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Hemp was legalized at the federal level in 2018, but products made with CBD are still unregulated.
Hemp fortified products will soon be subjected to pesticide tests similar to those of their marijuana counterparts.
A lack of state guidance since the state legalization of hemp in 2018 has led Colorado to self-regulate CBD and hemp-derived extracts. After an oversupply in the industry due to an oversupply of hemp biomass, the Colorado Department of Public Health and Environment began implementing hemp regulations in April.
The new rules are scheduled to go into full effect on October 1, but testing for 106 different pesticides, as well as heavy metals and other residual solvents used in hemp extraction, has already begun, according to Jeff Lawrence, CDPHE director of environmental health and sustainability. Ingredients extracted from hemp and intended for consumption, including food, beverages, cosmetics and pet products, are tested.
“Ultimately, this is a public health issue. In 2018, when these products were legal, we said they would be treated like any other food and supplement, ”explains Lawrence.
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A list of areas where Colorado’s hemp rules needed reform was drawn up earlier this year by a federally recognized body, including guidelines for new CBD and hemp extract testing. In addition to the pollutant tests, the new regulations require that an exact percentage of the THC content must be stated on hemp product labels.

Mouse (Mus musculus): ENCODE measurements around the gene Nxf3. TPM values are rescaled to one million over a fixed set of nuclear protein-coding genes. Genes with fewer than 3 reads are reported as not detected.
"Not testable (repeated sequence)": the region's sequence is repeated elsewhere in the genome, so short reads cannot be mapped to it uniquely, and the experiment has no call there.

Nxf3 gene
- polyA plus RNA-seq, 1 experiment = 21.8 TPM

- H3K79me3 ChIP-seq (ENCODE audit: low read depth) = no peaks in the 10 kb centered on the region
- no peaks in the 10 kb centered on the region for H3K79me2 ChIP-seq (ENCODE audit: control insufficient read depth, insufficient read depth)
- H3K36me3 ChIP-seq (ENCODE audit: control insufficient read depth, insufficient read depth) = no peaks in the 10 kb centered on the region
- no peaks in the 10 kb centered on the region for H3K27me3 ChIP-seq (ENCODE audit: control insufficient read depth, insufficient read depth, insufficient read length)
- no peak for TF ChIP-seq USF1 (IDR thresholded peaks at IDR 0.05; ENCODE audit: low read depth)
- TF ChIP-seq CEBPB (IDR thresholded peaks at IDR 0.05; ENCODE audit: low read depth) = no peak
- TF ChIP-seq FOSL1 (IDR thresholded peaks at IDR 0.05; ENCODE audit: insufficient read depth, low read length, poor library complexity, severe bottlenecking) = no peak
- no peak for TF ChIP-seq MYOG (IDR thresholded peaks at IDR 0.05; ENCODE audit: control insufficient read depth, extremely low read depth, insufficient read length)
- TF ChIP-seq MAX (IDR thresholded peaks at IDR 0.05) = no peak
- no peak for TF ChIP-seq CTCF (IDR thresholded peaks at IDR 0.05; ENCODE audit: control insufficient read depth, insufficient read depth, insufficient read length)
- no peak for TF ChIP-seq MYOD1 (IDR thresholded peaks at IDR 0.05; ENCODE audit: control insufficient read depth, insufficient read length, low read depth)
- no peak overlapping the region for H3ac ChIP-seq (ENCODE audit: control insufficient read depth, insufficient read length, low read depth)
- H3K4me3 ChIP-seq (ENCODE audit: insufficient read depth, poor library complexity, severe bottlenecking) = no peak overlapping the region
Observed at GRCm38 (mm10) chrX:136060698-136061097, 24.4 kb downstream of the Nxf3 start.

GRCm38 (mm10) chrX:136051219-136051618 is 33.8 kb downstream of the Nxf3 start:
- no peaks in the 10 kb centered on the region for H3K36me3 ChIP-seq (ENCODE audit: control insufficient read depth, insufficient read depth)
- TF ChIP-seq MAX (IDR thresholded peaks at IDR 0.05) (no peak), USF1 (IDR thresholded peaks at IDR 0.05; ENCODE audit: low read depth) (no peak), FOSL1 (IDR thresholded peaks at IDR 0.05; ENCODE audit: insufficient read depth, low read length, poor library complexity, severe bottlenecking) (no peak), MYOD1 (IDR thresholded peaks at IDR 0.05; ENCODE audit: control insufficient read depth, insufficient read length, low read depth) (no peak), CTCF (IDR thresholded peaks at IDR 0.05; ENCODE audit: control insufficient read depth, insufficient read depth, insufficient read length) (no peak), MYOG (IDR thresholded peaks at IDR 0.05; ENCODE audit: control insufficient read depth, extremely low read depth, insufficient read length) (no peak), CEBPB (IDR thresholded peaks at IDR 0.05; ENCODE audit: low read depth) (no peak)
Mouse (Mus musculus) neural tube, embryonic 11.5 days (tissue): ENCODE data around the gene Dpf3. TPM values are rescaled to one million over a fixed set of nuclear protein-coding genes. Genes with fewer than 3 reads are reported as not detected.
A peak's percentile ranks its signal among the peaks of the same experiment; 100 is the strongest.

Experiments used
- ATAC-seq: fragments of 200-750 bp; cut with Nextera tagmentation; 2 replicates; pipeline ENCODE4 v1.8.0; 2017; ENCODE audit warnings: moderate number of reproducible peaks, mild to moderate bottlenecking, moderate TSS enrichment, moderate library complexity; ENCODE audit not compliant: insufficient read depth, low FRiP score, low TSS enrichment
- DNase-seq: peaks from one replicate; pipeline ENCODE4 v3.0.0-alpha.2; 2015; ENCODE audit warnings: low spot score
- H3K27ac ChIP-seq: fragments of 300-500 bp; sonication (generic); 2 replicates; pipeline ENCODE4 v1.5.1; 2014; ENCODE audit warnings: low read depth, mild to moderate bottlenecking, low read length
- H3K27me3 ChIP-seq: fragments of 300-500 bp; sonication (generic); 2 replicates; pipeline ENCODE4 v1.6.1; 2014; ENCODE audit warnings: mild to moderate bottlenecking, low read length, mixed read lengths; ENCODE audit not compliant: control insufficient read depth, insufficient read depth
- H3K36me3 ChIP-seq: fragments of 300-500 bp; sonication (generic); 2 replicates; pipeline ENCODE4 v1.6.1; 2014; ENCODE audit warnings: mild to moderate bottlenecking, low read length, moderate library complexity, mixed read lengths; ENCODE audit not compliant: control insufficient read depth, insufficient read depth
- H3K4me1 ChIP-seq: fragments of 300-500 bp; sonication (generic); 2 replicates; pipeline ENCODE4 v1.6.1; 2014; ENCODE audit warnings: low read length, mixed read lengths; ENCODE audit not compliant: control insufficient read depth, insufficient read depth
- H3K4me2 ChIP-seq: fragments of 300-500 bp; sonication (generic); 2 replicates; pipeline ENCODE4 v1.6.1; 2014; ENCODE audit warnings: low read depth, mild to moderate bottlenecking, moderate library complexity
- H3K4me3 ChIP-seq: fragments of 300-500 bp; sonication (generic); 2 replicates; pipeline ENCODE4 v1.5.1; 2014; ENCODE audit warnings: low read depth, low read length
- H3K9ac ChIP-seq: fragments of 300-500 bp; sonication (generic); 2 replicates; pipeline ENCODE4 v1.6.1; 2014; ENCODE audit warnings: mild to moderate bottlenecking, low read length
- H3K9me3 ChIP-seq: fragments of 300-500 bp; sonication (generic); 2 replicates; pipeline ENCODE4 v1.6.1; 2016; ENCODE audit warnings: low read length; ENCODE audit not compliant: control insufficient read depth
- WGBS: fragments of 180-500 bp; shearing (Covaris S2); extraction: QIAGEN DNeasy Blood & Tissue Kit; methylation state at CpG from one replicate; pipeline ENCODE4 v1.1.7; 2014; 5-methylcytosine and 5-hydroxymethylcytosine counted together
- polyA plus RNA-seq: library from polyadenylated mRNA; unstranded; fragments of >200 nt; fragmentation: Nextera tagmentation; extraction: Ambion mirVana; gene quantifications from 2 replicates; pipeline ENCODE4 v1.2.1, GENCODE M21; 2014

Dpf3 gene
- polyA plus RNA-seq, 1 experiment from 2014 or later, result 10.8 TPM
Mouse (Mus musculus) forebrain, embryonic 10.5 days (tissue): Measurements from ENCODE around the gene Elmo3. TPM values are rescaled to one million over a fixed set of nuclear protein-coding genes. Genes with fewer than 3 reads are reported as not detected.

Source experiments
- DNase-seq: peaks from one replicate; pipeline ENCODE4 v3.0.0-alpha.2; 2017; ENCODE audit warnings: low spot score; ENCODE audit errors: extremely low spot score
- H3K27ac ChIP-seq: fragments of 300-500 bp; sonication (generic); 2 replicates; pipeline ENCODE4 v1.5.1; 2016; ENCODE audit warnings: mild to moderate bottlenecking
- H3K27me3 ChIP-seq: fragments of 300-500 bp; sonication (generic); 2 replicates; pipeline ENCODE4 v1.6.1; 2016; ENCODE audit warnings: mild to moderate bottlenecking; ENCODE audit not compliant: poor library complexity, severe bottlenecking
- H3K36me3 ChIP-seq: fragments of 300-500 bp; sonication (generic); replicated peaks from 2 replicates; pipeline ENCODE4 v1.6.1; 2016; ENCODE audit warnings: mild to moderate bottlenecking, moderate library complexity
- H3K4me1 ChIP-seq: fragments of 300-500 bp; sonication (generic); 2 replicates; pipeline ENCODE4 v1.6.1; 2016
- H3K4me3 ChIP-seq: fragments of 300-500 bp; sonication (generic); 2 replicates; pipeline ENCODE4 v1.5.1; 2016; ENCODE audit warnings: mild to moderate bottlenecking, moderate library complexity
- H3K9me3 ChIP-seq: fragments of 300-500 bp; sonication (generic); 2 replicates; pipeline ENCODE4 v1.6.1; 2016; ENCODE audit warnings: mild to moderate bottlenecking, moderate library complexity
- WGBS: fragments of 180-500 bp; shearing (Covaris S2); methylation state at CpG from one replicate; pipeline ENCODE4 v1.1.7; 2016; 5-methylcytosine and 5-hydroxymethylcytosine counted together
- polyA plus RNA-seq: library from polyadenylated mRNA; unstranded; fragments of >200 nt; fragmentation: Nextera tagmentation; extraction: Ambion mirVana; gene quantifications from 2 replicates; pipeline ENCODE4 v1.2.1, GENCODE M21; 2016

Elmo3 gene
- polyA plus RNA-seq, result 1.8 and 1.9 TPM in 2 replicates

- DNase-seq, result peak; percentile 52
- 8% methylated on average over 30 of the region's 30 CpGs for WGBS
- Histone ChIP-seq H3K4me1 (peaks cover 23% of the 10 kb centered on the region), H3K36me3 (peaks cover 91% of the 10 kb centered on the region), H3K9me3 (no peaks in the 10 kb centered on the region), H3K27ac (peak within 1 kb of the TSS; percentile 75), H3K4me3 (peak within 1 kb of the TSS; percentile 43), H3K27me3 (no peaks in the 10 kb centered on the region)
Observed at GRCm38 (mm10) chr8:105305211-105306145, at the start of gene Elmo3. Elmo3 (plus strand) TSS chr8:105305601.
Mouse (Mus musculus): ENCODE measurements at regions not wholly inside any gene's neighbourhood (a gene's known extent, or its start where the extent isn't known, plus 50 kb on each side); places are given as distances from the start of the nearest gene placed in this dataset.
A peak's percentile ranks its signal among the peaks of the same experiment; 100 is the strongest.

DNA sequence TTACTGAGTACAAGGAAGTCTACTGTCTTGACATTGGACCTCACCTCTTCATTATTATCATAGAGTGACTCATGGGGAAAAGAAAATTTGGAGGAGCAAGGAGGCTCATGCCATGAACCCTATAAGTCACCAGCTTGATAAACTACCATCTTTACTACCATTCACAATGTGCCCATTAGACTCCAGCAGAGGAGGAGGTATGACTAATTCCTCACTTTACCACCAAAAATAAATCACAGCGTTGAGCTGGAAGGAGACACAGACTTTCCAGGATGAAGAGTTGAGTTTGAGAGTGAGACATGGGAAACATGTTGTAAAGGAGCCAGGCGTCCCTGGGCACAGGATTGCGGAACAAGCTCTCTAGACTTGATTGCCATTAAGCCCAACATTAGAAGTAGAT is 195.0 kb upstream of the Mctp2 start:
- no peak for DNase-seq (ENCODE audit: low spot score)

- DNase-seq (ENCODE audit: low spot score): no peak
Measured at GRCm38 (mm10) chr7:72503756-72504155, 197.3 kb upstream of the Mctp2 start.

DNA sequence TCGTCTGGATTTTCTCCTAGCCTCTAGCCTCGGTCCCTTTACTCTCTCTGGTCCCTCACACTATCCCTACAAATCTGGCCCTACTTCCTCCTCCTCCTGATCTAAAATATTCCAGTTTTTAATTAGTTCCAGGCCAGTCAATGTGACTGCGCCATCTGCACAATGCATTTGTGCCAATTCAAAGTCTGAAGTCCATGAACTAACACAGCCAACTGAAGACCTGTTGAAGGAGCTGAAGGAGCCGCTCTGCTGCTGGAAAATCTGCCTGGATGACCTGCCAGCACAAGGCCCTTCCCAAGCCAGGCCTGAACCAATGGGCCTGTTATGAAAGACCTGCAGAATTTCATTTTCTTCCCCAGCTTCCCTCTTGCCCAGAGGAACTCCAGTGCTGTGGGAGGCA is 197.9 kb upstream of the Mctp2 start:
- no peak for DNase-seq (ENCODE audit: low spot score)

The CBD craze may calm down, but Lawrence says Colorado wants to help legitimize a still-growing hemp industry by enforcing universal standards, similar to the safety regulations already enforced by the U.S. Food and Drug Administration.
The rules do not apply to industrial hemp products that are not intended for human consumption, such as textiles, fuel and other industrial materials. Smokable products made from hemp are also excluded, including those with modified cannabinoids like Delta-8 THC.
“We don’t want to burden the industry,” says Lawrence. “But we have learned that with hemp products there are things that we naturally have to take into account. Colorado has been a leader in the industry since the introduction of hemp. This will provide a better orientation. ”
The first introduction of the regulations began in April, with most of the testing requirements for heavy metals, microbes, and residual solvents taking effect on July 1; Pesticide testing had a delayed launch date but is expected to begin on August 1st.
“For quality brands and manufacturers who have already done full panel testing, this won’t be a big change for them,” says Lisa Stemmer, Marketing Director of Colorado’s only state-certified hemp testing laboratory, Botanacor Laboratories. “I could find it a bit intimidating for those new to the industry, but overall I think it’s a positive thing.
“We’re talking about having CBD as a regulated dietary supplement and food additive. I think CDPHE recognizes that at some point this will be enforced at the federal level, and now we are just one step ahead of the game. ”
Right now, Colorado has only one state-certified testing laboratory for hemp contaminants, while a second laboratory in California, InfiniteCAL, is currently awaiting approval from the CDPHE. Now that hemp can cross state lines, facilities in other states in Colorado could seek state certification, Stemmer added.
Hemp growers and business outlook pushed into a promising market in 2018 following state legalization. But this unregulated, booming market eventually led to an oversupply of goods. The new regulations could curb Colorado’s contribution to this surplus, said Stemmer.
“[Companies] are more strategic and thoughtful about their production, so they may not produce as much, but they produce much better quality, ”she says.
Jackie Chenoweth, co-founder of the Colorado Hemp Education Association, suggests that while the CBD side of the hemp industry could be slowed down, the regulations add to the versatility of the plant in making non-human goods like fabrics, paper , Plastics and fuels.
“This plant could literally save us from ourselves if it were grown and used to make thousands of everyday products,” says Chenoweth.